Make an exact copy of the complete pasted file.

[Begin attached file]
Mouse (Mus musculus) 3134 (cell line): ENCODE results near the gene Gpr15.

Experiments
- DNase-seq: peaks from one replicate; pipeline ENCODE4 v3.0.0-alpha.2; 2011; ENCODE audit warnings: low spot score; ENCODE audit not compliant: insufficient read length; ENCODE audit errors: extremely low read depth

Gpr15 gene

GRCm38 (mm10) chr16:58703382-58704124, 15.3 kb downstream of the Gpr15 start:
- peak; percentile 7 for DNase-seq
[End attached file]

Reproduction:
Mouse (Mus musculus) 3134 (cell line): ENCODE results near the gene Gpr15.

Experiments
- DNase-seq: peaks from one replicate; pipeline ENCODE4 v3.0.0-alpha.2; 2011; ENCODE audit warnings: low spot score; ENCODE audit not compliant: insufficient read length; ENCODE audit errors: extremely low read depth

Gpr15 gene

GRCm38 (mm10) chr16:58703382-58704124, 15.3 kb downstream of the Gpr15 start:
- peak; percentile 7 for DNase-seq